Remixing Midimode’s Saturn

Midimode’s ‘Spaceability’ will be available on December 3, 2013. Hitting every note one desires from an IDM oriented album, ‘Spaceability’ balances nostalgia & futurism perfectly.
At times teetering more on the edge of acidic breakbeat, fans of Plaid or Orbital should pleasantly be pleased. Also to note, this is the digital version of ‘Spaceability’ with the original being a small limited vinyl version on Moscow based Sealt label. Digital version includes 3 exclusive songs (2 new originals + one brand new remix of “saturn” by bad loop.)

– Enpeg.

Sergey Baranov of Midimode approached me in the beginning of 2013 about doing a remix for their album. I took a listen to the songs on the album, and at random I chose “Saturn” for the project.

Then I forgot all about it.

Later in September Sergey was like “dude I really need that remix”. At this time I was only “slightly” homeless and living at a friend’s house, so the only musical gear I had with me, was Native Instruments MASCHINE, Arturia Minibrute and a pair of headphones.

I have always liked the idea of a remix to be something quite opposite to the original work, while keeping some elements to make the song recognizable. The original version of Saturn is fast, energetic and very progressive, so with this in mind, I took only two samples from the original song; the trance’ish-sounding chord hits and gated vocal “aaah” melody.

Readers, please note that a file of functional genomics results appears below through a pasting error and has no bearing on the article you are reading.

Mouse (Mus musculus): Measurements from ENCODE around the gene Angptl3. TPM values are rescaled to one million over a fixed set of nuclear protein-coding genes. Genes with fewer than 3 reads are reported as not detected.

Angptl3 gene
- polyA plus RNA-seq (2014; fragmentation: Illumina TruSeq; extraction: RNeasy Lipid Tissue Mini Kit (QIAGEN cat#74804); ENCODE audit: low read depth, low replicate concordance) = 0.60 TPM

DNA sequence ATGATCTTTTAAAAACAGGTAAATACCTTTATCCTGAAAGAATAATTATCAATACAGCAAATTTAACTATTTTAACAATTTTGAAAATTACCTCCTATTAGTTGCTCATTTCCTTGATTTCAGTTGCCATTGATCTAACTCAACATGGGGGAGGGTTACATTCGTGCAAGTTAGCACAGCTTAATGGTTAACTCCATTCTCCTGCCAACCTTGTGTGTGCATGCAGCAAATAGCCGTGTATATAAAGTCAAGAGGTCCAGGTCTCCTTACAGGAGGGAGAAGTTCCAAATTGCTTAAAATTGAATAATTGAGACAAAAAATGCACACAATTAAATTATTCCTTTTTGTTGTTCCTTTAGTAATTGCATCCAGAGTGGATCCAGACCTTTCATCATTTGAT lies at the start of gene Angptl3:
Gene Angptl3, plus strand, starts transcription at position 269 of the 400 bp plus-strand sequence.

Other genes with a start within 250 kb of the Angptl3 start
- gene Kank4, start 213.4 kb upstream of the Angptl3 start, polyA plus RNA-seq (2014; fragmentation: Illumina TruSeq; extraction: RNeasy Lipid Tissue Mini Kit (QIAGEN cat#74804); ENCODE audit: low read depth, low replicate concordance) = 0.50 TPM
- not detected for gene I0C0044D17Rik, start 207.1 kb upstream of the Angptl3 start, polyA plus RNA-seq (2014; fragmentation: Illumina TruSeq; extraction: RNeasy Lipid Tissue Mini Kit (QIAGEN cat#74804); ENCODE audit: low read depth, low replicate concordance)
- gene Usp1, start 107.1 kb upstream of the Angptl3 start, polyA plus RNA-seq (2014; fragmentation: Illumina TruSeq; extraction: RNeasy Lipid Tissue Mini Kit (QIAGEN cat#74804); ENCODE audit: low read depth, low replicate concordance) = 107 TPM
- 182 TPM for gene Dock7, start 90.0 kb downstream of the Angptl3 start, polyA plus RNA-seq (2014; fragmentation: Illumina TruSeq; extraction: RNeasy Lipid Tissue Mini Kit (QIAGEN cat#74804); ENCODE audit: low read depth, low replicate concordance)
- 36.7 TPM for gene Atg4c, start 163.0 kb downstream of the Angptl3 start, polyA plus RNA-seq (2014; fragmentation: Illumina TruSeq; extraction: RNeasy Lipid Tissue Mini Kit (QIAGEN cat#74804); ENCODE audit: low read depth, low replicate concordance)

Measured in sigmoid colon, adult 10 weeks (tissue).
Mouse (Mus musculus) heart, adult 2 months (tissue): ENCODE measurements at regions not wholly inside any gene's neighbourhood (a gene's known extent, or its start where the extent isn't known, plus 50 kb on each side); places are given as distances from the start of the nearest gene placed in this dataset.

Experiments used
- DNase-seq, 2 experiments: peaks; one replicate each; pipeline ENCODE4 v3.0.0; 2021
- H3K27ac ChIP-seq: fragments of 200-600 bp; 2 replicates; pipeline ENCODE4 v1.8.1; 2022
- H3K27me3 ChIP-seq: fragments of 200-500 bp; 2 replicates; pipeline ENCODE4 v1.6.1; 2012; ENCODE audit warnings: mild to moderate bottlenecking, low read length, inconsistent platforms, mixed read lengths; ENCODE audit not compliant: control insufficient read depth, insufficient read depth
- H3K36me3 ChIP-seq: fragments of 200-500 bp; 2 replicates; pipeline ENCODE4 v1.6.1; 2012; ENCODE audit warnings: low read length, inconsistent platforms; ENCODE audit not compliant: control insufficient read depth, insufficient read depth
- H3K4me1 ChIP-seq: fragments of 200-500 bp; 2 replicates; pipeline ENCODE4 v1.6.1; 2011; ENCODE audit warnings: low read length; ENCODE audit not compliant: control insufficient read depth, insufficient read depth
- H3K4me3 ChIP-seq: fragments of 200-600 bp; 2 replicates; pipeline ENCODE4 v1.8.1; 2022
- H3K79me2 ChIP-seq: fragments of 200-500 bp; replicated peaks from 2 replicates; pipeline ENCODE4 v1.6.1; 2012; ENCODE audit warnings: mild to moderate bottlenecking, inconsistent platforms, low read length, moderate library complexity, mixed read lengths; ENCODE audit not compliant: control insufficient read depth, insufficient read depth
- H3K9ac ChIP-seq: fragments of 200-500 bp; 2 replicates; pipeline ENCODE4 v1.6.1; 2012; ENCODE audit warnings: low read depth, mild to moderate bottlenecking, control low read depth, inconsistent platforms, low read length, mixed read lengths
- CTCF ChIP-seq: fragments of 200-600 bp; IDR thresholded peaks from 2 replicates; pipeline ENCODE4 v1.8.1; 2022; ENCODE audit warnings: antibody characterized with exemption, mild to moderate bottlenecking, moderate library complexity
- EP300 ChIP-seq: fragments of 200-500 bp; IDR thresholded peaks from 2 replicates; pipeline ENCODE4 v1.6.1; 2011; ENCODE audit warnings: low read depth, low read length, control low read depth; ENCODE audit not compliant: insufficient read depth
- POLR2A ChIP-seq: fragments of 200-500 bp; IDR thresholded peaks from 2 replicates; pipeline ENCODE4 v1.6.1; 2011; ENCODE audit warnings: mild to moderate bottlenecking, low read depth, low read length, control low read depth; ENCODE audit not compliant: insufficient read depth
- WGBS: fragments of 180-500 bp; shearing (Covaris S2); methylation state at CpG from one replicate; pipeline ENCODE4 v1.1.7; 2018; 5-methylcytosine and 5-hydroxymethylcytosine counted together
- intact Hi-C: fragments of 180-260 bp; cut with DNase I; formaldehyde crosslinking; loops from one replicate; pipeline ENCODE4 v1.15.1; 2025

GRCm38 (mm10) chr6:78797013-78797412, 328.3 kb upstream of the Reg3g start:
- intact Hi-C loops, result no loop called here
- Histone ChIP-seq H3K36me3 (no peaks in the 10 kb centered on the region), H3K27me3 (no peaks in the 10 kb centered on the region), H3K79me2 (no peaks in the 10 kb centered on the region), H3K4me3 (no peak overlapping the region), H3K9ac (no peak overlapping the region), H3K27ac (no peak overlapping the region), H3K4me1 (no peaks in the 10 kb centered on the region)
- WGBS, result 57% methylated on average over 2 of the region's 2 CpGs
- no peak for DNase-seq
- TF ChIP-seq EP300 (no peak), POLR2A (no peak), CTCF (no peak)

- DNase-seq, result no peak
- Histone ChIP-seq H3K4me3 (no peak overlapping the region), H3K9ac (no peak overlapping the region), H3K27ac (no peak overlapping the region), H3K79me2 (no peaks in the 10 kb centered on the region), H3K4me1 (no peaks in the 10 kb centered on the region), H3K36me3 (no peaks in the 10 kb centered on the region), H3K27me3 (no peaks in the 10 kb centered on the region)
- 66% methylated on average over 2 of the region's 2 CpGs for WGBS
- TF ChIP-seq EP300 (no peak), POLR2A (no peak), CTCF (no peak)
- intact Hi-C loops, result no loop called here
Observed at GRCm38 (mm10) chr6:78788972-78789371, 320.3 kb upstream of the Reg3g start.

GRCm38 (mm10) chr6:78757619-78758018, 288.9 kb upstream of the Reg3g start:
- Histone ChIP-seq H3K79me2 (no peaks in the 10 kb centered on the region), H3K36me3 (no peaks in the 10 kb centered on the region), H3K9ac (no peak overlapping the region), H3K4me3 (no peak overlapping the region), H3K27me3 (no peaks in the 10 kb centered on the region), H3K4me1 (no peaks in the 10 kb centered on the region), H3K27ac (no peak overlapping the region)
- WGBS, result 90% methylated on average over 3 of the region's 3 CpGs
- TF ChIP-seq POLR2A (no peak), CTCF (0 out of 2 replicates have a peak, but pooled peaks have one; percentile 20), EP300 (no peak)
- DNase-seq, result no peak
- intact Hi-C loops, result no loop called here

With these two sounds imported into Ableton Live, I started sequencing a slow and lazy beat with MASCHINE, and within a day I had a working idea of what the remix should sound like. The part that I really struggled with, was basically anything before, and after the main part of the song.

I had written the main part using the original samples, and while it sounded okay, I just could’t get anything to work with the chord progressions of the original song. Writing any movement or flow for the song that would sound natural, proved to be quite challenging. I decided to try out a bass sound that would be the backbone of the entire track, and then try to work with that to move the song forward.

It took me couple of days to record several versions of the bass section with Minibrute, since it has no patch memory and you can’t store sounds with it, apart from taking a picture of the synth’s knobs. Surprisingly this approach to sequencing and recording got me quite excited, and soon I had several layers of Minibrute recorded into the remix, including the main lead sound and the acid part at the end of the song.

Experimenting with Ableton’s Amp -plugin on the Minibrute really brought the sound to life with additional dirt, and in the end there was distortion added to practically every channel on the song.

I am quite happy how the remix turned out, even though I had some difficulties with the process. Also this is the first time I have ever done a song using only headphones and not hearing it through studio monitors during production at all.
The mastered version is a bit too bright for my taste, but still it sounds great!

Anyway here’s a picture of a box with a cat in it.